Conflicts of Interest and the Board

Board members are volunteers with big jobs and generally no compensation.  Part of a board member’s responsibility includes making decisions on behalf of the association.  Two duties are involved in every decision a board member makes: a duty of loyalty and a duty of care.
A conflict of interest exists when a board member has a direct or indirect interest in a transaction that prevents the member from making a decision with the association’s best interest in mind. These outside interest may be financial, business-related or personal. When a potential conflict arises, the board member involved should raise the issue to the rest of the board. The governing documents for the association may include a provision on handling conflicts.  Incorporated associations should also refer to the South Carolina Nonprofit Corporations Act (“Act”). S.C. Code Ann. § 33- 31-101.
According to the Act, board members are not required to recuse themselves from a vote involving a conflict of interest. However, the quorum and voting requirements are altered in this situation.  A quorum is present and a conflict of interest transaction is approved when a majority of board members who have no direct or indirect interest in the transaction vote to authorize it. The interested board member may be present during the vote, and may even vote herself, so long as a majority of uninterested members approve the transaction.  Bear in mind that an association’s CCRs or by-laws may have more stringent requirements.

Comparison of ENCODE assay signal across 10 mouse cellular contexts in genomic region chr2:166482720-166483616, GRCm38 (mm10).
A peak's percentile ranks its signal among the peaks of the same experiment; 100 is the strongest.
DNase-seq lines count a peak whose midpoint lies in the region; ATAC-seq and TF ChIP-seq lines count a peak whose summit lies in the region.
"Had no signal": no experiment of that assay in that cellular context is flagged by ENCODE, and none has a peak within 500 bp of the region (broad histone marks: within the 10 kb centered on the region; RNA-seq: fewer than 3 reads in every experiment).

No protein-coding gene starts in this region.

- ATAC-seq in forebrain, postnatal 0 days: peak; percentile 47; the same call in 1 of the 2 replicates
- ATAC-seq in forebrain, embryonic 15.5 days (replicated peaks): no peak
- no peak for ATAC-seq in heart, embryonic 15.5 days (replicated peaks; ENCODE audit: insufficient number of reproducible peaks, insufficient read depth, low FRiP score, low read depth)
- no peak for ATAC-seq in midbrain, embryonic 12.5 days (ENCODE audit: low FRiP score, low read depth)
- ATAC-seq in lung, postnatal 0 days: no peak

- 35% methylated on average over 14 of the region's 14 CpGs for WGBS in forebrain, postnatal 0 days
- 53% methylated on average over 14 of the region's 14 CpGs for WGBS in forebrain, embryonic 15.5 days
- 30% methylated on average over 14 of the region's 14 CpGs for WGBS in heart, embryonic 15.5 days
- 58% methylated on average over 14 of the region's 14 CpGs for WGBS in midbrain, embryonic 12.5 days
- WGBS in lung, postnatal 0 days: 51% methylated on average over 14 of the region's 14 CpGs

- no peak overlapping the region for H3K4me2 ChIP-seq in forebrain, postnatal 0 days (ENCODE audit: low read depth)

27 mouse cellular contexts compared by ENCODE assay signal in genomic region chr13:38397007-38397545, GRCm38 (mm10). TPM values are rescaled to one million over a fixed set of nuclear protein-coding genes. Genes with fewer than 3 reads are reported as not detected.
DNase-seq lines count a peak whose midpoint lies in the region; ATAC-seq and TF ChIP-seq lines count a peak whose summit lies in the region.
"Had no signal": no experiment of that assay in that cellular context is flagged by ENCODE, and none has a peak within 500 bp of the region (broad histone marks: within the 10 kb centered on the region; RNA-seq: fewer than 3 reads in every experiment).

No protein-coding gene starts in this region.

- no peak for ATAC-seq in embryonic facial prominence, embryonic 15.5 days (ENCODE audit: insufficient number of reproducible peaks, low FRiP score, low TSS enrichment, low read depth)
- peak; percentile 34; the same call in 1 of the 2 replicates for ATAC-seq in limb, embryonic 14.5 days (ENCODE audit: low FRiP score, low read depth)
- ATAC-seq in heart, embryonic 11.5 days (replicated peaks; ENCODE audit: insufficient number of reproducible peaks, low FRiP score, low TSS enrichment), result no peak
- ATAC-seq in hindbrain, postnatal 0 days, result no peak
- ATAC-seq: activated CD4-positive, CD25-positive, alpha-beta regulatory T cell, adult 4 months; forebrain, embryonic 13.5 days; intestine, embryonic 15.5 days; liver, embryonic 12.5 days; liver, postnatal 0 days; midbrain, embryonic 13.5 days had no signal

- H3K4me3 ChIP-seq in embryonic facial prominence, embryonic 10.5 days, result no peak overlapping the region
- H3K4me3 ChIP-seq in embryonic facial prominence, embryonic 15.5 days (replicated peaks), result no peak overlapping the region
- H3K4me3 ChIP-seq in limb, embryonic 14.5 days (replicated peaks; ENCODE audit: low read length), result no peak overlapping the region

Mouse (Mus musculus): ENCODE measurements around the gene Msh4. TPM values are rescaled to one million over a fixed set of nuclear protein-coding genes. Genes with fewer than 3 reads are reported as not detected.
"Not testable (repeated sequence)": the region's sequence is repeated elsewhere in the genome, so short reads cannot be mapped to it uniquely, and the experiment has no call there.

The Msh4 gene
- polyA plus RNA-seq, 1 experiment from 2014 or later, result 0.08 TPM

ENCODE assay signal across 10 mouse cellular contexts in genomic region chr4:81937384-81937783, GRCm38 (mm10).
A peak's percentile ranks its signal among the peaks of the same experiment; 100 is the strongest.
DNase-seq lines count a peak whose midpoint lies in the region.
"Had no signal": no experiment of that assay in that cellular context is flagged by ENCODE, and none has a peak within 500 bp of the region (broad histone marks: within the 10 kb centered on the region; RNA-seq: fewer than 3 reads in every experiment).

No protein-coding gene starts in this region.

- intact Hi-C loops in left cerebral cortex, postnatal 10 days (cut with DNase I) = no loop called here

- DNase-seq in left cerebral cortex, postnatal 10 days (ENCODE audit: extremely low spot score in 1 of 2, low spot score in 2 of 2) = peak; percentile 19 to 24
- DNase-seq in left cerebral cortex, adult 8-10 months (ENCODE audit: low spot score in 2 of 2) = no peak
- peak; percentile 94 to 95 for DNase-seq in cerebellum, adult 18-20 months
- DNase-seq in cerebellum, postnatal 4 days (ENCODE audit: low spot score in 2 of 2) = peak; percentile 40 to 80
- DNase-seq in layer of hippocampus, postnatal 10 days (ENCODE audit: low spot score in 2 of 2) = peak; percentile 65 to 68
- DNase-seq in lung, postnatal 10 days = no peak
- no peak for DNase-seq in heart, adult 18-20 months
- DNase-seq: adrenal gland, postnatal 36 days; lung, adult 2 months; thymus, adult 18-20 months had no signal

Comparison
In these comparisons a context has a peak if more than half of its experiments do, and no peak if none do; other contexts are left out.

This site and any information contained herein is for informational purposes only and should not be construed as legal advice.  Seek a competent attorney for advice on any legal matter.

Authors: Ryan McCabe

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